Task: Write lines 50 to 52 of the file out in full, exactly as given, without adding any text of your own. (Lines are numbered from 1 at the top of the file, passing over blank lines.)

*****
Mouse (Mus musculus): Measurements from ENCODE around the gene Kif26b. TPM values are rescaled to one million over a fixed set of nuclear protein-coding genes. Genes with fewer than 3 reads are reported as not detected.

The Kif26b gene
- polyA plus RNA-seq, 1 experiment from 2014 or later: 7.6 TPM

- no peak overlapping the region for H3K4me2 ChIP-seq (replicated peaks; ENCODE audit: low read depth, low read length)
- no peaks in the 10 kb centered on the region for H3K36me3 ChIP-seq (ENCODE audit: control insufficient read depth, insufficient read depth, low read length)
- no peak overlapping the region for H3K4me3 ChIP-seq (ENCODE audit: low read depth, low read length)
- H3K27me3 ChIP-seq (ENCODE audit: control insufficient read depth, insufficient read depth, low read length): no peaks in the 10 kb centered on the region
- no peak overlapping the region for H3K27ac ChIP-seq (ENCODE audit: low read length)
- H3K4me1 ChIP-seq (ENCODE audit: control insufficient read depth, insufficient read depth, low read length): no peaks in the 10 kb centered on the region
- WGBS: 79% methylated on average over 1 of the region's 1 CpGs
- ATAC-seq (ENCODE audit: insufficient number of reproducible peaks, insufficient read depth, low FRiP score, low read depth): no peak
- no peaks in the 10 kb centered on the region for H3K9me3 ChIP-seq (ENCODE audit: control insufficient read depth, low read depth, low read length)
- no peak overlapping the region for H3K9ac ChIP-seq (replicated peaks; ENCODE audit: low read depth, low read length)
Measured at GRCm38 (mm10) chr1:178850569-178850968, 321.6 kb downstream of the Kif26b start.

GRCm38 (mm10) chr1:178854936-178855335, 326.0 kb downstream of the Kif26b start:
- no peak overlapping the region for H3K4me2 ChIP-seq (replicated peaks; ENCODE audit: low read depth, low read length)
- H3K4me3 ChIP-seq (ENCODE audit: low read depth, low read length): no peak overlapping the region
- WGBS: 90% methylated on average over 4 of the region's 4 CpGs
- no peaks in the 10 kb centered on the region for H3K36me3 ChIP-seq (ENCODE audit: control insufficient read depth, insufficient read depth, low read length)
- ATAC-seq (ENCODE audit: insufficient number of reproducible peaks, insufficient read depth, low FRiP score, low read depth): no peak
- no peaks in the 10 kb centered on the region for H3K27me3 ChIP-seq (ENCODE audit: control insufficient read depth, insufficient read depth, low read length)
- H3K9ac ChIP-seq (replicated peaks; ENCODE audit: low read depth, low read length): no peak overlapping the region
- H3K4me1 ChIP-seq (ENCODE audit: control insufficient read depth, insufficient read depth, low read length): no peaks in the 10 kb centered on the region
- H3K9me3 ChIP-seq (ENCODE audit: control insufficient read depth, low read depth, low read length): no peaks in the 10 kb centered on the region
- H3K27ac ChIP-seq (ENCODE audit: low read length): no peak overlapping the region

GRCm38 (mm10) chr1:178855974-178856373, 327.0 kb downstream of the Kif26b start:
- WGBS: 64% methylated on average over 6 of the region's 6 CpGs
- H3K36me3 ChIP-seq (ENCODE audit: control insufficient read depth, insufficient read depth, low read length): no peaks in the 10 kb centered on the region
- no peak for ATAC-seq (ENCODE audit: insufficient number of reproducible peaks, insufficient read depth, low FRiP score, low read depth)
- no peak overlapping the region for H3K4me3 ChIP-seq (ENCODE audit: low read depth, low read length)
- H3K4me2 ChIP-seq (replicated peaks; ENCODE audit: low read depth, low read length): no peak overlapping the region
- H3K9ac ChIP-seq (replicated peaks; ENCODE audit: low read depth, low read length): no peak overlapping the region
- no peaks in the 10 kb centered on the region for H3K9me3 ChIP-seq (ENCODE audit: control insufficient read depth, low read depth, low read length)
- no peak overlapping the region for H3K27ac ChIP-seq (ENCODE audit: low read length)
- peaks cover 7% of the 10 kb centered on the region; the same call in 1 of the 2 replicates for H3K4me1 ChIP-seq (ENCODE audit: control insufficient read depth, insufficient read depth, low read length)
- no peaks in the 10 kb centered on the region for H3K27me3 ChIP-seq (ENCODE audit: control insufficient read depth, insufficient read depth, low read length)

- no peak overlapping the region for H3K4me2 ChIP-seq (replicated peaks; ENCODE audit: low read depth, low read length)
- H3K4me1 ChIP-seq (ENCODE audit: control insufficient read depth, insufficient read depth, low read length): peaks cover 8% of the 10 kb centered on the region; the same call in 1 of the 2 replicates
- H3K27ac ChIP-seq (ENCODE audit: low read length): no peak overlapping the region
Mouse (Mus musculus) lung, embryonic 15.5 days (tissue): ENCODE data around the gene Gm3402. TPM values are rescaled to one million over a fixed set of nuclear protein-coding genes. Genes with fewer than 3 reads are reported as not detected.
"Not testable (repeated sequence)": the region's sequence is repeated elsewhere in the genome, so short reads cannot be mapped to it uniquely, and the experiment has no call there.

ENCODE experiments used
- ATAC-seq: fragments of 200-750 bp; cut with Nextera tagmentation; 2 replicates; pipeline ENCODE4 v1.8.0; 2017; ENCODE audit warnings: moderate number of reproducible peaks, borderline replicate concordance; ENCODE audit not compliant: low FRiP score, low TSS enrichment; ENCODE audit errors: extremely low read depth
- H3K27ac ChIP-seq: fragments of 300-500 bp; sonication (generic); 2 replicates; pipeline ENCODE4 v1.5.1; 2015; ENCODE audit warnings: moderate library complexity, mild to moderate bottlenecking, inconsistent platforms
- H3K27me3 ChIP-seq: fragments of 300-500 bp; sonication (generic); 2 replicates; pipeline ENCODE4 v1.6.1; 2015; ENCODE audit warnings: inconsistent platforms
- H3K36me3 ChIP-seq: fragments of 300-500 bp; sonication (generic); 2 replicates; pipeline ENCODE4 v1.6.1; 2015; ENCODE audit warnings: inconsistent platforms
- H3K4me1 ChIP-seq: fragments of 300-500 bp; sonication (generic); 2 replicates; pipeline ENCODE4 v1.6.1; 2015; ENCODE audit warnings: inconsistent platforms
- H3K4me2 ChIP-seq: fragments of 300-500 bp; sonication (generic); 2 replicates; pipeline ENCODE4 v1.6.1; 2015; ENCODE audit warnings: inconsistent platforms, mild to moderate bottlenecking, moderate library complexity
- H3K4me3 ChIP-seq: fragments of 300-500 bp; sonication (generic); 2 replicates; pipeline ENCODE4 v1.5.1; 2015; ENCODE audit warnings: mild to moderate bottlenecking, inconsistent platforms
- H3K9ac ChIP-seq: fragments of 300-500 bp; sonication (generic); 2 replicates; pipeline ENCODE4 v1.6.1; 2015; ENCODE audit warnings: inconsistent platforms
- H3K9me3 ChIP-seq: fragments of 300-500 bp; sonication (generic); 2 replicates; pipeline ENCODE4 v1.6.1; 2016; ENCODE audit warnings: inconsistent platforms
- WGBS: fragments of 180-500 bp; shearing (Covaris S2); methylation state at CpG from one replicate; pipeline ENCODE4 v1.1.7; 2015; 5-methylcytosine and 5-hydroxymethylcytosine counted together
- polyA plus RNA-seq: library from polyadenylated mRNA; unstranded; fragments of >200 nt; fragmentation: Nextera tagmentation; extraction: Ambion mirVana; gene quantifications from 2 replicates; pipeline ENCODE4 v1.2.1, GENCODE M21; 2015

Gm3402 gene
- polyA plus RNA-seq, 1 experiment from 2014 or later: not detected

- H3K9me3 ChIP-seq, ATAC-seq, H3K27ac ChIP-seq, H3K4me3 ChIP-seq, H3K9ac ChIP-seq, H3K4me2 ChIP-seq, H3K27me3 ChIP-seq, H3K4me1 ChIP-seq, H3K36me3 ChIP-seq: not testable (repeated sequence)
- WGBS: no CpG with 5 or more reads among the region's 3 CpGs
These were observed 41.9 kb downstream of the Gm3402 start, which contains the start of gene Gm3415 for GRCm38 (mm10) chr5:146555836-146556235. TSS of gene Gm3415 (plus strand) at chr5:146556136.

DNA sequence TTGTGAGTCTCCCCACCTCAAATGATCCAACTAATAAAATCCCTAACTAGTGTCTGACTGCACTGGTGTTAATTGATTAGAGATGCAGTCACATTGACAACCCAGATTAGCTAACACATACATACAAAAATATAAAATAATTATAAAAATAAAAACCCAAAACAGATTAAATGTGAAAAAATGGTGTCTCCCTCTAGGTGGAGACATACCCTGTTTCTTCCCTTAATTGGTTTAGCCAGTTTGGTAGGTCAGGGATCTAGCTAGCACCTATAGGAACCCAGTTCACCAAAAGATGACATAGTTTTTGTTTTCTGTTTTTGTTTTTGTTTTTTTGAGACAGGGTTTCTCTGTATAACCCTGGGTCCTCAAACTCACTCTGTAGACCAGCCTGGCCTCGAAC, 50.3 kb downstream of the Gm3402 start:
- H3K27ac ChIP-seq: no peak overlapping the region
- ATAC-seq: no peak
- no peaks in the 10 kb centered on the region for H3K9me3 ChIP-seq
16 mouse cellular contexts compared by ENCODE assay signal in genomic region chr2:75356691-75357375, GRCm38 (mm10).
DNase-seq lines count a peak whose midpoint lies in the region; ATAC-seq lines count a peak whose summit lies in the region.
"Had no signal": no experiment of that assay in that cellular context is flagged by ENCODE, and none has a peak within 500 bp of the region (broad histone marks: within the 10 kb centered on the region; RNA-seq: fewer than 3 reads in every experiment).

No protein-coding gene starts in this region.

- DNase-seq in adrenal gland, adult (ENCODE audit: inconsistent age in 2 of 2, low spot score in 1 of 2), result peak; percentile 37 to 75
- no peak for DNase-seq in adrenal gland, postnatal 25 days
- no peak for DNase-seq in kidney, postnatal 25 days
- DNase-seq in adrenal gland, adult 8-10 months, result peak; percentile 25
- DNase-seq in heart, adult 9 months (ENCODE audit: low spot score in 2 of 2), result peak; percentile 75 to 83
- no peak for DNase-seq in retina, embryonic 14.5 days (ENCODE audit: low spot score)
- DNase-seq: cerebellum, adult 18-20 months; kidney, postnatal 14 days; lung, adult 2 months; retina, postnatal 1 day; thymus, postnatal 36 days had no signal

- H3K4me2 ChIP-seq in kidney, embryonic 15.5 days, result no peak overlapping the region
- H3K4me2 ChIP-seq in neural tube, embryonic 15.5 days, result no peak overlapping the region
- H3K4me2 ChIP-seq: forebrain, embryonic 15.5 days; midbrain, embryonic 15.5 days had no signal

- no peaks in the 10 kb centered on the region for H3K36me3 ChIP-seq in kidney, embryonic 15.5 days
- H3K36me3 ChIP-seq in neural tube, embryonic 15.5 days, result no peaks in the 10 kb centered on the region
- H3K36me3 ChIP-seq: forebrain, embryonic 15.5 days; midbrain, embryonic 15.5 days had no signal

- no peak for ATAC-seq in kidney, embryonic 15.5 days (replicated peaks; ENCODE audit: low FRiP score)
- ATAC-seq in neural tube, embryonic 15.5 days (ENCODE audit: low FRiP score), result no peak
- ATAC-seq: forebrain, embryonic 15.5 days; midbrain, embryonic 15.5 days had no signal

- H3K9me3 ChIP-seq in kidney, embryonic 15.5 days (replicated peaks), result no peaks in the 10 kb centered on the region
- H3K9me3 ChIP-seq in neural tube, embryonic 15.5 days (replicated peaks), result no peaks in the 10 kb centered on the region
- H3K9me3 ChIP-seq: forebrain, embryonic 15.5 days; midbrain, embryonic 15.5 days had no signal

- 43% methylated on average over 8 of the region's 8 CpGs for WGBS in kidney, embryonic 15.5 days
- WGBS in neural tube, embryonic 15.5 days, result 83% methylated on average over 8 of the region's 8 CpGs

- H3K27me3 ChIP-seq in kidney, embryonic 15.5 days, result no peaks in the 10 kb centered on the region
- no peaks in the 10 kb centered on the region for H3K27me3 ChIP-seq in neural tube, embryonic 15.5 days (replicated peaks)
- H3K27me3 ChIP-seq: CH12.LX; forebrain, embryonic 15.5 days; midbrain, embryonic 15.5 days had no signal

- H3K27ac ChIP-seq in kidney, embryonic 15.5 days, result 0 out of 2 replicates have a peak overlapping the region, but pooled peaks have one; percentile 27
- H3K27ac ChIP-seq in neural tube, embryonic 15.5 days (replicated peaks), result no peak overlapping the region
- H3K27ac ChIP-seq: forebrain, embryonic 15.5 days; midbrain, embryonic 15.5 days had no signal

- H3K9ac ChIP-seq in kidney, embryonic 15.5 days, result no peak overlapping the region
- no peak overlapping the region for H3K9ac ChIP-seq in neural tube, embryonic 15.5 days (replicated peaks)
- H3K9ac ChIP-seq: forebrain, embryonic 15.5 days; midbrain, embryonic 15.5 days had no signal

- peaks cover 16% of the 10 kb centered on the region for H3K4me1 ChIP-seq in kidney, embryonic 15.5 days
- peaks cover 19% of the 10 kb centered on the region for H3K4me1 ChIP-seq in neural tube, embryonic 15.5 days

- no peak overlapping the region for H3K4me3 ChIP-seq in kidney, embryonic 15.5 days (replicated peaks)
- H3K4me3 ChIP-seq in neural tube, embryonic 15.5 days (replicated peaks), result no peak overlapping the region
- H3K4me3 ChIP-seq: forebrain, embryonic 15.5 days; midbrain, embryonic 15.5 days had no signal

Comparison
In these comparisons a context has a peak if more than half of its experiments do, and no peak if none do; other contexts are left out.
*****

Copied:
- H3K9ac ChIP-seq: fragments of 300-500 bp; sonication (generic); 2 replicates; pipeline ENCODE4 v1.6.1; 2015; ENCODE audit warnings: inconsistent platforms
- H3K9me3 ChIP-seq: fragments of 300-500 bp; sonication (generic); 2 replicates; pipeline ENCODE4 v1.6.1; 2016; ENCODE audit warnings: inconsistent platforms
- WGBS: fragments of 180-500 bp; shearing (Covaris S2); methylation state at CpG from one replicate; pipeline ENCODE4 v1.1.7; 2015; 5-methylcytosine and 5-hydroxymethylcytosine counted together